- Family transmission is more common. Social distancing does not properly control within-house transmission, especially for low income families and under-served minorities who have poor housing conditions. Need to carefully develop isolation and quarantine plans to prevent within-household transmission and reduce death rates.
Smart/Centralized isolation and quarantine:
- To isolate infected and reduce within-house transmission and community transmission, Wuhan did centralized isolation and quarantine, by isolating infected subjects, including mild/moderate case, in field hospitals, and quarantining symptomatic subjects and close contacts of infected in hotels/dorms.
- Important to hospitalize not only severe cases, but also mild/moderate cases. The current practice in many countries is to hospitalize only severe cases. This might cause several issues, e.g., limiting ability to prevent infecting family members and to reduce deaths
- Three isolation and quarantine groups in Wuhan:
- Group 1: confirmed cases (symptoms + positive tests): admit mild and moderate cases in field hospitals, treat and monitor them
- Benefit: prevent household members from being infected, treat mild cases early, close monitor them for progressing to become severe, if so, transfer them to regular hospitals/ICU; reduce death, reduce the burden on ICUs, PPE, ventilators, and HCWs
- Group 2: suspected cases (those with symptoms but might not have been tested yet), quarantine them in hotels. If test positive, transfer to field hospitals. If negative tests in 14 days, release them to go back home.
- Group 3: quarantine family members + close contacts in hotels+dorms. if test positive, transfer to field hospitals. If negative test in 14 days, release them to go back home.
- Groups 2 and 3 both have medical staff on site to monitor them, private room+private bathroom, and no central air-conditioning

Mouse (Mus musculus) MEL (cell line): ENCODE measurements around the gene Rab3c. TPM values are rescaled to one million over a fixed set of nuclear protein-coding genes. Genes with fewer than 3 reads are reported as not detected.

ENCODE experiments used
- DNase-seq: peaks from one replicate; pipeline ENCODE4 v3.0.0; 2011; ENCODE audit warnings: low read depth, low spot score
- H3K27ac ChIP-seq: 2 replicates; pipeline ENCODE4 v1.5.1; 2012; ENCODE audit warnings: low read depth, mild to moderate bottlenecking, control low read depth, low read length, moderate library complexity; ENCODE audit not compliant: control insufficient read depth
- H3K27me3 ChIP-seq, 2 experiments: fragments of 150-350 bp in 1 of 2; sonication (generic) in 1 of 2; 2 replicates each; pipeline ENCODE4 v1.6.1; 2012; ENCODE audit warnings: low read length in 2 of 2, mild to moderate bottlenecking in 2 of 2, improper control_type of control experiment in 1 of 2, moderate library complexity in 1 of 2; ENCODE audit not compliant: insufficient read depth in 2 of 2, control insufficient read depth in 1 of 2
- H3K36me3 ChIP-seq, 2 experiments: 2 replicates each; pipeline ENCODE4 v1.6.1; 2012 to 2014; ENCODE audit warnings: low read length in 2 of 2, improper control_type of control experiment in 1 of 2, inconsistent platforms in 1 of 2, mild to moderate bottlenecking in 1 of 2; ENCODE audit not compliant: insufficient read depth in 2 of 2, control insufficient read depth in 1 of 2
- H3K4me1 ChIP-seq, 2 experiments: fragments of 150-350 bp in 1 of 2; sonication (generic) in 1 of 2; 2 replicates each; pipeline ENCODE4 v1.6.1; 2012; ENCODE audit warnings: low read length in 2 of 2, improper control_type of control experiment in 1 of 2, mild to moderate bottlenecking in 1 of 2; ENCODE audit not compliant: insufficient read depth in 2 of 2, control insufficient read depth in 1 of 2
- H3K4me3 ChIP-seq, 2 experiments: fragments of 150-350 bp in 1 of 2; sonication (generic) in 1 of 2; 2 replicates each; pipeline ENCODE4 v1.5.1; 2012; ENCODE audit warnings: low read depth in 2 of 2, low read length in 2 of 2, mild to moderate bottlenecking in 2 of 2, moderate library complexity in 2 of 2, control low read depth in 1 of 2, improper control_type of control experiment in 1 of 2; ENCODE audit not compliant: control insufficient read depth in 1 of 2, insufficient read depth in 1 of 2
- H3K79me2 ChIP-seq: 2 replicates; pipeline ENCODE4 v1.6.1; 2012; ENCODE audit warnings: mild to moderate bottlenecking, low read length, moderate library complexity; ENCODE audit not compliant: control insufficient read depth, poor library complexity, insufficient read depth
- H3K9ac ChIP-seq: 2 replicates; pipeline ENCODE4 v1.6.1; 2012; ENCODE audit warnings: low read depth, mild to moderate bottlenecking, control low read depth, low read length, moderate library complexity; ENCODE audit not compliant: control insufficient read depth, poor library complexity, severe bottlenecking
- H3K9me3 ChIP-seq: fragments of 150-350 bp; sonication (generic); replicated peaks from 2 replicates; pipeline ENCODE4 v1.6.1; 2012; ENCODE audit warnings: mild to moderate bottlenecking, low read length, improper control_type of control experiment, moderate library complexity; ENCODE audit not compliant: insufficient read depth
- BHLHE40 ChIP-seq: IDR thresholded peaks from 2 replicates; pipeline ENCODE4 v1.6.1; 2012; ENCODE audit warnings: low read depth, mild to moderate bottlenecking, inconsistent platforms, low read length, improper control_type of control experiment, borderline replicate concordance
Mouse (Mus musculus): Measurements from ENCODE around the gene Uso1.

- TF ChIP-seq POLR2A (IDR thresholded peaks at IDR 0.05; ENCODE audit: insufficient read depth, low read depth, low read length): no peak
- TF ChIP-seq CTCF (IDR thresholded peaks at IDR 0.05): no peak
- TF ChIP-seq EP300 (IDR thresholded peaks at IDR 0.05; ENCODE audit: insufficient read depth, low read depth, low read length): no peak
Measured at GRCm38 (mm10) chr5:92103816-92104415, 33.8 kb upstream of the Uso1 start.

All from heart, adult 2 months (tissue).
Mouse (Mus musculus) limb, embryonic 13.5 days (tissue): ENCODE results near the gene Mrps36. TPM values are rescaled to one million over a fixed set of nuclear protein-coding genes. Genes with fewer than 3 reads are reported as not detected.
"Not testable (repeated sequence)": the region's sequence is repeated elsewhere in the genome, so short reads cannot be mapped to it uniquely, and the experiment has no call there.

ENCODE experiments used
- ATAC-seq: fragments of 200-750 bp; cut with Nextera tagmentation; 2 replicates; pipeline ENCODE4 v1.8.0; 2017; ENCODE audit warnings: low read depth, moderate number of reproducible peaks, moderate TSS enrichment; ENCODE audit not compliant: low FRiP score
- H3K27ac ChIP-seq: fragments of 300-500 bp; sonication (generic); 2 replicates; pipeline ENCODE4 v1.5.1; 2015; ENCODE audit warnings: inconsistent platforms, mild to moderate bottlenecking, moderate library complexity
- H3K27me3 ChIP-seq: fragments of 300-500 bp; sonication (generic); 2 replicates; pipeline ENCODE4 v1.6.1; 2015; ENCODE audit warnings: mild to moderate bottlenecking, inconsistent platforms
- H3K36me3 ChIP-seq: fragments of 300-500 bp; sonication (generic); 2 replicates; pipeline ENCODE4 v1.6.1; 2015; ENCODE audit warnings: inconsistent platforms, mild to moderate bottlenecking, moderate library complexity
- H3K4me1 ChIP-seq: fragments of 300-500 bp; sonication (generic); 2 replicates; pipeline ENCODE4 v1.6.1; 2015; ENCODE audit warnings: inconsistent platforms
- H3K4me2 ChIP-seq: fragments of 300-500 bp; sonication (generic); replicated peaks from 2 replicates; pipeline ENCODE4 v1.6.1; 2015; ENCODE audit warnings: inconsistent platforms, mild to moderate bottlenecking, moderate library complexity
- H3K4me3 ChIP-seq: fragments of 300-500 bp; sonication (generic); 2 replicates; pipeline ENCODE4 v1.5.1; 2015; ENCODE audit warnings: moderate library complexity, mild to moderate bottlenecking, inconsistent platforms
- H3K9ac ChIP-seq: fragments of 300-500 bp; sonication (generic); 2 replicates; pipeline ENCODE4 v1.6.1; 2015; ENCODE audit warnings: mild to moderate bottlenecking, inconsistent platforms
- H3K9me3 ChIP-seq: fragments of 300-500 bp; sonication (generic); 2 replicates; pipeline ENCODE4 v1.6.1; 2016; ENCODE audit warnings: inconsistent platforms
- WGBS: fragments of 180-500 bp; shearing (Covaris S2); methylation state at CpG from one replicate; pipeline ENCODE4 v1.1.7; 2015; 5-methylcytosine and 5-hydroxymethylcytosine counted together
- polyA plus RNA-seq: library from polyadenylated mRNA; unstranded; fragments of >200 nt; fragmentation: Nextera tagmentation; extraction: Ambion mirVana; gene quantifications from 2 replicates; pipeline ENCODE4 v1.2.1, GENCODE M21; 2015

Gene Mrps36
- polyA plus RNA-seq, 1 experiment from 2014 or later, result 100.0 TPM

- Groups 2 and 3: small children stay in the same room as parents, older children have own rooms.
- Give test priorities to high risk groups
- Residents and workers in nursing homes
- Family members and close contacts
- Low income families and URMs
2. Strategies taken by other countries (e.g. Austria) to lifting coronavirus restrictions and how they are informed by science: How lifting restrictions may affect the spread of COVID‑19. What should an ‘exit strategy’ contain (for example economic considerations)? What can the UK learn from other countries?
- One has to be highly confident that the public is not put at a significant risk of infection and death, and the public is safe after lifting
- Balance public health safety and minimization of economic damage
- Proceed with great caution on preventing a second surge
- Analyze the real UK data to evaluate whether the outbreak has been contained successfully using the current measures
- The current R value in UK seems to linger around 1.
- How to crunch the curve to make R as low as 0.
- UK has excellent epidemiologists and statisticians and engage them in the analysis of the UK real data.
- Carefully develop indicators to guide UK’s decision on lifting the restriction order while preventing a second surge, and ensuring public is safe and the social and health care capacity is available for what is needed.
- California developed 6 indicators for lifting staying at home order (See this article and the slides)
- Evaluate the ability for monitoring and protecting community: testing, contact tracing, isolation and quarantine (support positive tests and exposed)
- Prevent infections of high risk
- Hospital ability to handle new surges
- Treatment ability
- Physical distancing in schools, business and child care
- Plans to when to reissue the second stay at home order
- China strategy:
- Reopened the country after at least two weeks of no confirmed cases
- Continue some degree of social distancing
- Detect and isolate asymptomatic cases
- Conduct serological epidemiological studies
- A PRC test tells the current infection status, while an antibody test tells the past infection status but does not tell the current infection status. See this.
- Having antibody means a person has been exposed but does not mean a person is immune, as pointed out by WHO in this article.
- Antibody tests can have a very low sensitivity if infection is within 7 days of symptoms or diagnosis, and a much better sensitivity after 12 days.
- Protection of low income families + HCWs+ Elderly in nursing homes